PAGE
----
Welcome to the first installment of Feminist Friday! In honor of Women’s History Month, each Friday, I will be highlighting some noteworthy women and their accomplishments. As feminists, it is important to recognize the trailblazer’s of our movement, as well as use their accomplishments as inspiration in our own work. This week’s category is literature.
Zora Neale Hurston
A leader for her time, Hurston gave black people a voice through her writing. Influenced by her own upbringing in an all black town, the Harlem Renaissance, and anthropology, Hurston has an uncanny ability to capture the struggle of being a minority in an unequal society, with a writing style where the words just fly off the page. Her most famous work, Their Eyes Were Watching God deals with a young women’s contradicting desire for love and freedom, in a society where masculinity runs rampant and women are left feeling like objects rather than spirits. A familiar struggle, eighty years later. Hurston’s work went somewhat unappreciated at the time due to the segregated society in which she wrote to, but thanks to the efforts of Alice Walker, has made her way into the canon of great American literature.
Austen is best known for her dynamic characters, impeccable wit, and her existence as a published female author, which was quite radical for her time. Her six novels serve as a social commentary for the late 18th and early 19th century, from a bright women’s point of view. In a society that still did not allow women the right to vote, Austen created a unique voice for females through her multifaceted and electric characters. Although the ideas of marriage and societal norms seem a bit out of place in our modern day feminism, it is important to remember that women did not always have the agency to not consider these things. Additionally, the idea of a women commenting on her society or even writing in general was unconventional. Austen challenged these norms through her fiery female heroines that have earned a place in countless reader’s hearts.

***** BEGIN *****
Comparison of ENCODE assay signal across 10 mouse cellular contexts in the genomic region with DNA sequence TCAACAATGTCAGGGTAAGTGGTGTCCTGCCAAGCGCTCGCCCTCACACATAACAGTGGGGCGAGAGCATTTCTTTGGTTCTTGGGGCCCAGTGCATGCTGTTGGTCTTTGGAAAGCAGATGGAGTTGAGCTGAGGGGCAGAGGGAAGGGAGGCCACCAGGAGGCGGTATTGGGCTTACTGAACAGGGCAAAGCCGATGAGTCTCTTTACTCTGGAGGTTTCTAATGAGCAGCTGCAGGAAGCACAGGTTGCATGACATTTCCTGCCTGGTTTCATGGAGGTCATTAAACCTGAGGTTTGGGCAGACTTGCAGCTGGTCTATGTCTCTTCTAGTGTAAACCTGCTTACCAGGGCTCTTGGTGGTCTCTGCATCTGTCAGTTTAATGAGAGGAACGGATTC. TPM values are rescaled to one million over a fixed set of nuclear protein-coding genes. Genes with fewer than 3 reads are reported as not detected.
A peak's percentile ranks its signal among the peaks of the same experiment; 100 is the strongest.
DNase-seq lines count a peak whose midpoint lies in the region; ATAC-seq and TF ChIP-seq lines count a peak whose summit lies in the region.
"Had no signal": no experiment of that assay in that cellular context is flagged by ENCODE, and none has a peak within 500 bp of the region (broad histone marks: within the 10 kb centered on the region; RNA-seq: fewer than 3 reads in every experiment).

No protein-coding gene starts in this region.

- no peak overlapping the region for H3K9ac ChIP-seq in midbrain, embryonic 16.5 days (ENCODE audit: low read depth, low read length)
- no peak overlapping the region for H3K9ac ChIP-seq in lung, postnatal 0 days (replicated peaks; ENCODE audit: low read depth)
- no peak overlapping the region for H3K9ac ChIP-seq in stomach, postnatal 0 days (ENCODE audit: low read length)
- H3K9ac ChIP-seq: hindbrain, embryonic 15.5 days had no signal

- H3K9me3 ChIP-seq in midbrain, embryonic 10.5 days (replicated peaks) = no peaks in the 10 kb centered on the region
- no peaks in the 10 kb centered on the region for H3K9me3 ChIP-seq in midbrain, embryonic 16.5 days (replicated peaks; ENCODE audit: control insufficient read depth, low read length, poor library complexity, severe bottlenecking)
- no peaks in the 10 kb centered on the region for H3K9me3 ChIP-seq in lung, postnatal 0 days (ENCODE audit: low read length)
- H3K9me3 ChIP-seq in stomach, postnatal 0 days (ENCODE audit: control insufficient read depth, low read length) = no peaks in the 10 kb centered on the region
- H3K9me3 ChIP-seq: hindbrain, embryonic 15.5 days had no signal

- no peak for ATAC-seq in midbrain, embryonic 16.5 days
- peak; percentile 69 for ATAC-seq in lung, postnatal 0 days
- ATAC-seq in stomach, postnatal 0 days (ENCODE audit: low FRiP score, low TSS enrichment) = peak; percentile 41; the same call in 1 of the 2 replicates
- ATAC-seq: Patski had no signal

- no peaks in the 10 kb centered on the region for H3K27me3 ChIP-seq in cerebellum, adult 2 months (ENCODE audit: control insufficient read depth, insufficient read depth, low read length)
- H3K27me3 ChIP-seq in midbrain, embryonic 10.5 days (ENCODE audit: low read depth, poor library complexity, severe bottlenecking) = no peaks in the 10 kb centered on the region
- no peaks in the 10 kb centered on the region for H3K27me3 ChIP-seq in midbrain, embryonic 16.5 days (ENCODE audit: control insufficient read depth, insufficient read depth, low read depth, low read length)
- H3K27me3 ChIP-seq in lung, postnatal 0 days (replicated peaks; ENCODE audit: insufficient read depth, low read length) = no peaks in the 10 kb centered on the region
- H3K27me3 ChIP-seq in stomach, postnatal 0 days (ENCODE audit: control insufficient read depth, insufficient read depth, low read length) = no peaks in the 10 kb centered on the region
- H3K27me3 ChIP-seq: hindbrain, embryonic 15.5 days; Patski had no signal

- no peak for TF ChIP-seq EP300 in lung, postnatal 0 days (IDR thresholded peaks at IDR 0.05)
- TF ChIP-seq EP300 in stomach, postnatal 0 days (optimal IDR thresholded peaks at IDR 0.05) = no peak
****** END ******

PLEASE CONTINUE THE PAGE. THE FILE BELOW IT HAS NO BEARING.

Feminist philosophy rides on the shoulders of Wollstonecraft’s work. Author of, A Vindication of the Rights of Women, Wollstonecraft championed the feminist movement back in 1792 when she argued that the idea that women are inferior stems a societal structure that denies women equal opportunities such as education. She argues for a society that embraces women and grants them the same natural rights as men. Her work has influenced countless other female writers including Jane Austen, Virginia Woolf, Emma Goldman and Ayaan Hirsi Ali.
Gay’s work is so important in our time, when the idea of being a feminist is layered, tricky and sometimes, purely overwhelming. Her essays encompass her struggles and triumphs in her own feminism; with sentences that read like a breath of fresh air. Honesty is so important to modern day feminism. How can we as women receive the respect we long for if we do not contemplate or even celebrate the complex parts of our being? Gay is refreshingly real in that way, and creates a more inclusive feminism through her words; one in which feminism is not a set of standards meant to divide women, but a messy painting in which we live our honest and true lives as a form of protest. Her notable works include Bad Feminist, Hunger, An Untamed State, and Difficult Women, and she leads a fascinating Ted Talk.
While these women changed society through their literature, they are certainly not the only ones. Writing has been such an important vessel for women to proclaim their ideas and identities to a blind society, and we owe so much to these fearless women for championing feminism through their work.